Tag Archives: Clarendon Park

The West Street Butcher (but not that kind of butcher)

The gravestone of Frederick and Agnes Goodger

Those of you who read my blog regularly will know that I really enjoy taking a small piece of historical evidence and turning it into a story about someone’s life.  Well I’ve been at it again.  I had ten minutes to kill in Knighton churchyard and spent it taking photographs of the gravestones of former Clarendon Park residents.  The one that most took my fancy was that of Frederick Thomas Goodger, who “passed peacefully away” on 18th September 1908 aged 57.  Alongside is Frederick’s wife Agnes Mary Goodger, who outlived him by 24 years and died aged 82, still living at their former address of 33 West Avenue.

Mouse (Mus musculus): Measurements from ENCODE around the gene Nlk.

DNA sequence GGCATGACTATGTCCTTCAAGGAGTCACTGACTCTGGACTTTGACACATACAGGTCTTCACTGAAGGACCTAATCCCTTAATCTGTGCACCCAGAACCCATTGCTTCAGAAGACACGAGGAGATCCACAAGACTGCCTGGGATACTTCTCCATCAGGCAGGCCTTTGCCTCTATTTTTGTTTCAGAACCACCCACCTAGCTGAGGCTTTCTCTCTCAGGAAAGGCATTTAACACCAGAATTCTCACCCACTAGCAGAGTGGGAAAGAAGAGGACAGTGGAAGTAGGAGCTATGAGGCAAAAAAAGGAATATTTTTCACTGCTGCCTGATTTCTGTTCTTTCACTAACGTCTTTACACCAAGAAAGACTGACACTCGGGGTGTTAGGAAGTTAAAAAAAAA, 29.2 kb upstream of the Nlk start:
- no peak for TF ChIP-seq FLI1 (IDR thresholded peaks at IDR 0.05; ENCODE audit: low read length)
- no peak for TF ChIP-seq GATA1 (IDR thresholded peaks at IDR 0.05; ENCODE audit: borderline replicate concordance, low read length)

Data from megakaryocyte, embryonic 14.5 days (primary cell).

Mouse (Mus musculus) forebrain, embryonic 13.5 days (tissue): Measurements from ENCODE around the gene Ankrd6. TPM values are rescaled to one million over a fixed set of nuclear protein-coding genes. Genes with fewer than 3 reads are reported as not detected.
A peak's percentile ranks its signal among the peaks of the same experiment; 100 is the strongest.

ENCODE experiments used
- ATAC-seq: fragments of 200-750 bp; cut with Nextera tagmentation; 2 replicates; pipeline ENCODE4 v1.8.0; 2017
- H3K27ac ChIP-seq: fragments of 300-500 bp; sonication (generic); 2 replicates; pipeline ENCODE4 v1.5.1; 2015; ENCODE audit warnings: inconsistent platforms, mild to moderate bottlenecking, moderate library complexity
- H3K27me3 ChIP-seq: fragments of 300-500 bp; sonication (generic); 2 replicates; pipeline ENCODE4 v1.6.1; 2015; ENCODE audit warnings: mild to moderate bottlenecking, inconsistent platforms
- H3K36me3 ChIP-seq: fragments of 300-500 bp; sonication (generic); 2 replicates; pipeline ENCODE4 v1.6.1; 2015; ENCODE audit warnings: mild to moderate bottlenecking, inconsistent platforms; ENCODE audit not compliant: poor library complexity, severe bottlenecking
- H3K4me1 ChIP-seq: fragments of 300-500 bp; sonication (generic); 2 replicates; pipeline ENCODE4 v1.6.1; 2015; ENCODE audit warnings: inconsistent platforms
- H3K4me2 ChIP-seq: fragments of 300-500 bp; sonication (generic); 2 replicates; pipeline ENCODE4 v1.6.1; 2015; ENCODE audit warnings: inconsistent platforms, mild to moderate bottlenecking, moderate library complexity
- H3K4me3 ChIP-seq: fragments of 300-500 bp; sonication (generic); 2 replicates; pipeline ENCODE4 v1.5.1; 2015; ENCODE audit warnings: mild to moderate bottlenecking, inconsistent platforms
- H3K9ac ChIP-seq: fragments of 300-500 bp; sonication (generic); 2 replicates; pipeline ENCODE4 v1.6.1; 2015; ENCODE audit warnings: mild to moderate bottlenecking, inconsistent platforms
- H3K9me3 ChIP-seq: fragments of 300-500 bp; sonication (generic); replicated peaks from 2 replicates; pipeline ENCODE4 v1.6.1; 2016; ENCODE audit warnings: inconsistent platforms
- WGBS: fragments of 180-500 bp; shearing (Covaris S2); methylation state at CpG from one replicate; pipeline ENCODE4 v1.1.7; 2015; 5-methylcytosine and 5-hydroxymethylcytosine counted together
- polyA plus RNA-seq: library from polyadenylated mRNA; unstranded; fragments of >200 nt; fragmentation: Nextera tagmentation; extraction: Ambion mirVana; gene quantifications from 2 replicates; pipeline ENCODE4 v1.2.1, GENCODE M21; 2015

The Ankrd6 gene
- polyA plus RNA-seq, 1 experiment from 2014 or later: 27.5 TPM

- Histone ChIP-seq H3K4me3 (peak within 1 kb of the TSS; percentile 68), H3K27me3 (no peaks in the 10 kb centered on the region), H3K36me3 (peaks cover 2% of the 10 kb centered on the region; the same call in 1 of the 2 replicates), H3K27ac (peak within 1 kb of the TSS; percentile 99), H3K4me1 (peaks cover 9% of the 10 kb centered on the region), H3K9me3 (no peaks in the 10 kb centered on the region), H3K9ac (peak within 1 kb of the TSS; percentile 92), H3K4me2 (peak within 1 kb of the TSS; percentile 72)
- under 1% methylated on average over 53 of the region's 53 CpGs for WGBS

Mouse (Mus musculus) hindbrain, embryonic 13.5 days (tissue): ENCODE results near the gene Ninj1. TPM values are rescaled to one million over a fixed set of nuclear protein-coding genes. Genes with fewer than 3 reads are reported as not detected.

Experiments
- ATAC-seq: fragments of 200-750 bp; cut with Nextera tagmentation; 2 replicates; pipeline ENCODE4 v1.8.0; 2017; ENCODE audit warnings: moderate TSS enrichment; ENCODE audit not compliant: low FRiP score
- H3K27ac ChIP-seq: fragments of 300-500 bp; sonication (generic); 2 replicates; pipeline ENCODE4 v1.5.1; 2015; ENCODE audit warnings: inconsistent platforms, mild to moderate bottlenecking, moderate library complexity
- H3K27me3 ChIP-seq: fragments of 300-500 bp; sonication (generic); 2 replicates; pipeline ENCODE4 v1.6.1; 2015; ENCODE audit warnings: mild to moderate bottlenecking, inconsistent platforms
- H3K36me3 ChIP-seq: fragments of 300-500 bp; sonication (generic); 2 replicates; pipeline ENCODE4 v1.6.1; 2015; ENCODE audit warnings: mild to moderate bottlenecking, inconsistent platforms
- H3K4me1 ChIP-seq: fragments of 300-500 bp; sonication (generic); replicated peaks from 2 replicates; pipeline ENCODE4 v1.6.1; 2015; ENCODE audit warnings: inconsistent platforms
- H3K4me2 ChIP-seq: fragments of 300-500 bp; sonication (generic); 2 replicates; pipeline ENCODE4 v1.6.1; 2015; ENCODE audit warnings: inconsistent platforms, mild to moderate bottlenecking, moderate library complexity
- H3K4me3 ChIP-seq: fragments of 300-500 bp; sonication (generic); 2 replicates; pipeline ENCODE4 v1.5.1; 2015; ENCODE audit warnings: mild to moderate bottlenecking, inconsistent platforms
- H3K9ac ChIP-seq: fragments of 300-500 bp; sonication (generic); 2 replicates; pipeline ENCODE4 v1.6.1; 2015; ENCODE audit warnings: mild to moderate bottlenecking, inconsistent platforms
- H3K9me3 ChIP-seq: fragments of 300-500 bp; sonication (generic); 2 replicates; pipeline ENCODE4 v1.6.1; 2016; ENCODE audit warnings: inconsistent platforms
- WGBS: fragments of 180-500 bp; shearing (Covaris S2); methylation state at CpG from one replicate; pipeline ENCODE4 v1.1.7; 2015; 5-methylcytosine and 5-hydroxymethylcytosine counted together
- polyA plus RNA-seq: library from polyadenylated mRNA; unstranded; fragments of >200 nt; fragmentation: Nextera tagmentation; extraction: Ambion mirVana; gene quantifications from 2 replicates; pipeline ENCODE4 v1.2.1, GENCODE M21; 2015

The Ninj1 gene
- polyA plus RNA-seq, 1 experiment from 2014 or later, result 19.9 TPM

How did I know that the Goodgers were Clarendon Park residents?  It doesn’t say so on their grave stone,  but some time ago I made a database of all the Clarendon Park residents who were buried at St Mary Magdalene, Knighton before 1952 (there’s around 850 of them), which comes in handy sometimes.

Frederick was born in Leicester in 1851, the son of a painter.  He married Agnes Mary Price on 10th September 1872 at St Mary de Castro.  Within a short time (from at least 1876)  he had set himself up in business, as a butcher at 52 Shenton Street.  He took a loan of £100 from Sir Thomas White’s charity- which is still helping people start up in business in Leicester - in 1879, gaving him the capital to expand and improve his business, and take on new and better premises at Clarendon Park.  In 1891 he occupied 35 West Avenuen with wife, children and an apprentice.  By 1901 he also occupied 33 West Avenue, which was just as his adult daughters were working as milliners and dressmakers at home and no one likes their frock and hat to smell of raw meat.

35 West Avenue (corner of Cecilia Road)